The Skin I Live In

12 Sep

Director: Pedro Almodóvar (2011)

It was a strange experience watching an Almodovar film that wasn’t punctuated by frequent down-cleavage shots of Penelope ‘Boobs’ Cruz. But almost like a tag team, Penelope Cruz is out and Antonio Banderas is back in, after a 21 year separation since Tie Me Up! Tie Me Down!, Banderas and Almodovar are back together, and from the performance he gives, boy is he glad to be back. As is the beautiful Elena Anaya, another of Almodovar’s favourites, last working together in Hable con ella, playing the mysterious captive protagonist.

Based on a Thierry Jonquet’s novella “Tarantula”, The Skin I Live In introduces us into the eerie world of plastic surgery, one where the fear goes beyond scalpel slicing to the psychological implications of changing ones skin. Set in future Toledo, Robert Legard (Antonio Banderas) is a renowned plastic surgeon, living in a beautiful, huge house with his housekeeper who seems to be able to tolerate Legard’s mysterious projects, in particular the lycra clad woman he keeps in a room upstairs. But when her fugitive son turns up at the door demanding a new face, things start to take a turn for the worst, and we are gradually shown the ugly – and terrifying – face of plastic surgery.

From this point on, the film veers into gothic territory, graciously shying away from gore and brutal depictions of surgery in favour of timely fades and transitions before revealing the results. While the mystery surrounding Legard’s ‘projects’ is undoubtedly disconcerting, there is an underlying humanism as we learn about his deceased wife who exploded in a car crash leading him to develop a new flame (and mosquito) retardant skin. However this fact in no way excuses him and his ‘mad scientist’ ways. It is difficult to elaborate on the details of the plot as if I were to reveal anything more than the fact that he is a slightly mad plastic surgeon with a mysterious lady in a jumpsuit upstairs, would risk ruining the film. In true Almodovar style, the film takes so many twists and turns that it is frankly impossible to predict where the film is going to take us in the finale. And you will not be disappointed. Or able to sleep, not through fear, but mainly because Almodovar will have unearthed so many moralistic debates in your mind you will not be able to turn it off.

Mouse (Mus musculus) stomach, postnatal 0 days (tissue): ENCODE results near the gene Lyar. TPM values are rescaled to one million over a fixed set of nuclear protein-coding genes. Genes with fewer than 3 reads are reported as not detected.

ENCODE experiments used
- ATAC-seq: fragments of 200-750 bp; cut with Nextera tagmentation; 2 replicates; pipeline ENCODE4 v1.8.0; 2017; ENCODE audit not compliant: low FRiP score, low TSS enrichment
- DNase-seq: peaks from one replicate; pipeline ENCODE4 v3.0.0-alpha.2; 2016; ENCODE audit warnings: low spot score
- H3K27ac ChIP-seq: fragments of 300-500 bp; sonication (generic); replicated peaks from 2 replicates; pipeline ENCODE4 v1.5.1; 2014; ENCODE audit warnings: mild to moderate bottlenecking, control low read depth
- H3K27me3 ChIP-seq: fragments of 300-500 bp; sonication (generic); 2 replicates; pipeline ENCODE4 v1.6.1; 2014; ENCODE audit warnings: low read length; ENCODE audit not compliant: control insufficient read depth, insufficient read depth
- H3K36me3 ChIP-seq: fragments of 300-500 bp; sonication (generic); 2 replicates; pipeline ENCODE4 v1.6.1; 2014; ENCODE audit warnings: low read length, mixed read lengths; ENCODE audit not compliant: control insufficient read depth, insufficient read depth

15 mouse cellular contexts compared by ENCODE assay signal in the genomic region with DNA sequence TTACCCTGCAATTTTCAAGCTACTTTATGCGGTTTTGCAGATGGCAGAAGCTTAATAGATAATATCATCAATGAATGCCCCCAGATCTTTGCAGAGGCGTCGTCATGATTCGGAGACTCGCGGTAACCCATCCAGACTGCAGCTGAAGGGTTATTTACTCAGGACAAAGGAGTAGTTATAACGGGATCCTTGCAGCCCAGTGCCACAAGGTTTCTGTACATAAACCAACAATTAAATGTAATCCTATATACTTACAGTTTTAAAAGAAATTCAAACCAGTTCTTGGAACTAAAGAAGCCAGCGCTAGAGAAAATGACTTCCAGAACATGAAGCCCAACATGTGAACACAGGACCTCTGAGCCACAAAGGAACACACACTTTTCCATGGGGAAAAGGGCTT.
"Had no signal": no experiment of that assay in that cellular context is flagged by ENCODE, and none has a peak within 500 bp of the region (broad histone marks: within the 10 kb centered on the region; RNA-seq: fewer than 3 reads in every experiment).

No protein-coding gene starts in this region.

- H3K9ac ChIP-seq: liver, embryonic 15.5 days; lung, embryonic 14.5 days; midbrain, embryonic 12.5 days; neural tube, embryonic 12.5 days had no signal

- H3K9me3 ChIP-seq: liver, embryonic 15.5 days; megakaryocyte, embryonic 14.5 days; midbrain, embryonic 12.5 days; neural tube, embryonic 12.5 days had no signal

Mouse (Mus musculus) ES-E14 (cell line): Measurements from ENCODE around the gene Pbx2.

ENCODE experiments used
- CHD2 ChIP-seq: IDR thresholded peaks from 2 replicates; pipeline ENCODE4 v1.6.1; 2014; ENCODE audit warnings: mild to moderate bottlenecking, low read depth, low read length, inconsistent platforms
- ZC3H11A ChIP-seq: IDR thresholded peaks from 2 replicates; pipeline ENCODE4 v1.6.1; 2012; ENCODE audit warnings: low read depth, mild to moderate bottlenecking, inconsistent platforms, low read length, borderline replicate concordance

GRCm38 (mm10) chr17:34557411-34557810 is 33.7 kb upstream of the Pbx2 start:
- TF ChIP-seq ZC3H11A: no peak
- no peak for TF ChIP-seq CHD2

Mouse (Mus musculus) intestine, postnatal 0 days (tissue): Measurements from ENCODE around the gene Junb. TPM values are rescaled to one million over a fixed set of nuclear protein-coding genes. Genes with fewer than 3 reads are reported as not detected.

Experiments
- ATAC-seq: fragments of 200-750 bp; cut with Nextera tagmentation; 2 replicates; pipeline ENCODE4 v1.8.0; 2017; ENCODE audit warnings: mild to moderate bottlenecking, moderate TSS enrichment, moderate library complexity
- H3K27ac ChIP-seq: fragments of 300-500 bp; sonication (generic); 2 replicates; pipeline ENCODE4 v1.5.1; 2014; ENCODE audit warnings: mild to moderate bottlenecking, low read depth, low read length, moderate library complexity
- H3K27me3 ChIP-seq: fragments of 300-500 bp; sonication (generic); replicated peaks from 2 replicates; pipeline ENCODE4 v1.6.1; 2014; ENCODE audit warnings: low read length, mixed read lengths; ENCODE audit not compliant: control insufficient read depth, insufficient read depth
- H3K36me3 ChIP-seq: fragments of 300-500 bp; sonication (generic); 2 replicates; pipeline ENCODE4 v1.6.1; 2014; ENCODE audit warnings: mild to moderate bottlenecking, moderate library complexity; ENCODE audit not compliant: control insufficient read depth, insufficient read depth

Challenging and uncomfortable as we’ve come to expect from Almodovar, but impossible to look away from, Almodovar once again forces us to confront the themes and thoughts society has told us to ignore. The title itself is at once a literal description but also the first person ‘I’ again forces us to apply the implications to ourselves, looking at who we see ourselves as when we look in the mirror, but not just in the physical but in what lies beneath the skin…we live in.  Investing more in mood and atmosphere than action, this is a gentle, slow film, perhaps evoking the body’s convalescence itself, brutally broken down and gradually built up to the final reveal. The Skin I Live In sees Almodovar return to the screen in style in what can only be described as a moralistic horror story. And is guaranteed to make watching Banderas in Puss In Boots even more disturbing.


One Response to “The Skin I Live In”

  1. Bonjour Tristesse October 1, 2011 at 6:51 am #

    Great review, I just saw this one today and it’s going to be stuck in my head for some time, and Elena is well on her way to becoming the next Penelope Cruz.

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